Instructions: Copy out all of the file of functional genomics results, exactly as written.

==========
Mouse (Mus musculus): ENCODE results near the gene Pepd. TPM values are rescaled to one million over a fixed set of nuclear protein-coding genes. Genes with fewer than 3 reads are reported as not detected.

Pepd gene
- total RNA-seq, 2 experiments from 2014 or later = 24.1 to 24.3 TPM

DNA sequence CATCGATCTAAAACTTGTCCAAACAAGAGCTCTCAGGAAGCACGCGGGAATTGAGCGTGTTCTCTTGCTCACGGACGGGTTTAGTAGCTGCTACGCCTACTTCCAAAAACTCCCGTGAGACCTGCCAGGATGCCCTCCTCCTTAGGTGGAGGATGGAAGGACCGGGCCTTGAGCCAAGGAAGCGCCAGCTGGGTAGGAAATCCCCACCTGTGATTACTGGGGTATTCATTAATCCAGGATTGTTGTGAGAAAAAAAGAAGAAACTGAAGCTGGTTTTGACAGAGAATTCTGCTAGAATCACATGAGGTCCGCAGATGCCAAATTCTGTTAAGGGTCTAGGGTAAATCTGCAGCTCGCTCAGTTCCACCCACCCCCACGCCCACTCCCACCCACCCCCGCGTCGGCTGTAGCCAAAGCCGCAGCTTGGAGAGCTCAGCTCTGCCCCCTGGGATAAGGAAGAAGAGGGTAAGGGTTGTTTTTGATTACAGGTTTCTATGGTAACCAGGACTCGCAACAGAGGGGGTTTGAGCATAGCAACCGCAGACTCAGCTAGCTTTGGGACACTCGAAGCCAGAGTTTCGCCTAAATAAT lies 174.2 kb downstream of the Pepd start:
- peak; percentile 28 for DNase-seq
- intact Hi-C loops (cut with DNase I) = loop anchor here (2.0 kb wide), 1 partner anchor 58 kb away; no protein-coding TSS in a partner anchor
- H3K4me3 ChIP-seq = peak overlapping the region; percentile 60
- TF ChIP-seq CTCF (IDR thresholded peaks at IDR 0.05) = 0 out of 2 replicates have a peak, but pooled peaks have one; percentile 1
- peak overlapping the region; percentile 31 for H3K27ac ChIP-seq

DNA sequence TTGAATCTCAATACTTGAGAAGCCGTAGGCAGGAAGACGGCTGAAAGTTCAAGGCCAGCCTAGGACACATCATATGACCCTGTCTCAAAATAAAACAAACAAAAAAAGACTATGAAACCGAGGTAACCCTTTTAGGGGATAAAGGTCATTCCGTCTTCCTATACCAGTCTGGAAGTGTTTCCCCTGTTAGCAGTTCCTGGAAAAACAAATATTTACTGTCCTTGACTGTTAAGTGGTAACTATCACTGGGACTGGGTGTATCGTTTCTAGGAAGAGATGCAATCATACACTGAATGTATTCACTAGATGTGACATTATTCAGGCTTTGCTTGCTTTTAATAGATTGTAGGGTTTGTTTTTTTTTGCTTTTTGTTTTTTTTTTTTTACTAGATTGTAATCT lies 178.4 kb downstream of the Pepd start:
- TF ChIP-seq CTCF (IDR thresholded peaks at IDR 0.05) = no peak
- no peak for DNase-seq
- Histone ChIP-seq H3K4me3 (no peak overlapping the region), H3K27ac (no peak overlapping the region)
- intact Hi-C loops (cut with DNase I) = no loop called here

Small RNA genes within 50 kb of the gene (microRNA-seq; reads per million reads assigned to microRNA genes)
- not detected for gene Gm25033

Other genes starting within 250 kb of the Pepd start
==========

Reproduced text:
Mouse (Mus musculus): ENCODE results near the gene Pepd. TPM values are rescaled to one million over a fixed set of nuclear protein-coding genes. Genes with fewer than 3 reads are reported as not detected.

Pepd gene
- total RNA-seq, 2 experiments from 2014 or later = 24.1 to 24.3 TPM

DNA sequence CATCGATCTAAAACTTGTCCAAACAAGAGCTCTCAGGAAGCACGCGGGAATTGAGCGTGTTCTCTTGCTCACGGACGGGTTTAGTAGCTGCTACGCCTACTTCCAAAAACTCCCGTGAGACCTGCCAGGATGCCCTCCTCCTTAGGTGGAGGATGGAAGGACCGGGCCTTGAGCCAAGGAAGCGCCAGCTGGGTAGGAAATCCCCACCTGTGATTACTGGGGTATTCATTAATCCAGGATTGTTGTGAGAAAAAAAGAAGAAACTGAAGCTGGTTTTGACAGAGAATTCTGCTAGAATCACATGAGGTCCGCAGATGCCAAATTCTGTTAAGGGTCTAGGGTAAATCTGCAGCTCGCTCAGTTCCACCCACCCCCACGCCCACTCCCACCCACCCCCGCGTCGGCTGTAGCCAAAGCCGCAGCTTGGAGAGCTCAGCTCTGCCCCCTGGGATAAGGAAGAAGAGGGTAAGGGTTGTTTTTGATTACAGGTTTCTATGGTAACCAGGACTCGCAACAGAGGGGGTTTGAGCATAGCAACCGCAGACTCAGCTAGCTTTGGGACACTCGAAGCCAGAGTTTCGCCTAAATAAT lies 174.2 kb downstream of the Pepd start:
- peak; percentile 28 for DNase-seq
- intact Hi-C loops (cut with DNase I) = loop anchor here (2.0 kb wide), 1 partner anchor 58 kb away; no protein-coding TSS in a partner anchor
- H3K4me3 ChIP-seq = peak overlapping the region; percentile 60
- TF ChIP-seq CTCF (IDR thresholded peaks at IDR 0.05) = 0 out of 2 replicates have a peak, but pooled peaks have one; percentile 1
- peak overlapping the region; percentile 31 for H3K27ac ChIP-seq

DNA sequence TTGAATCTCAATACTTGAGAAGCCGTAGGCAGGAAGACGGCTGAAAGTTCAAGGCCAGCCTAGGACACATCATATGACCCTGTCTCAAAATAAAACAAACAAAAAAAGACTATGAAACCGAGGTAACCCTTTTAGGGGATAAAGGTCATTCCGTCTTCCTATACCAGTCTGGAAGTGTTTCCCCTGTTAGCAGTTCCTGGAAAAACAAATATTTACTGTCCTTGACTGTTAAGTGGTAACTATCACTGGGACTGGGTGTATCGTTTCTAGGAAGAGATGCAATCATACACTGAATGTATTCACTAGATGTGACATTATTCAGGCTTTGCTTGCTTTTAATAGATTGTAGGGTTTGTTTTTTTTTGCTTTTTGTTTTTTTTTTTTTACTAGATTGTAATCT lies 178.4 kb downstream of the Pepd start:
- TF ChIP-seq CTCF (IDR thresholded peaks at IDR 0.05) = no peak
- no peak for DNase-seq
- Histone ChIP-seq H3K4me3 (no peak overlapping the region), H3K27ac (no peak overlapping the region)
- intact Hi-C loops (cut with DNase I) = no loop called here

Small RNA genes within 50 kb of the gene (microRNA-seq; reads per million reads assigned to microRNA genes)
- not detected for gene Gm25033

Other genes starting within 250 kb of the Pepd start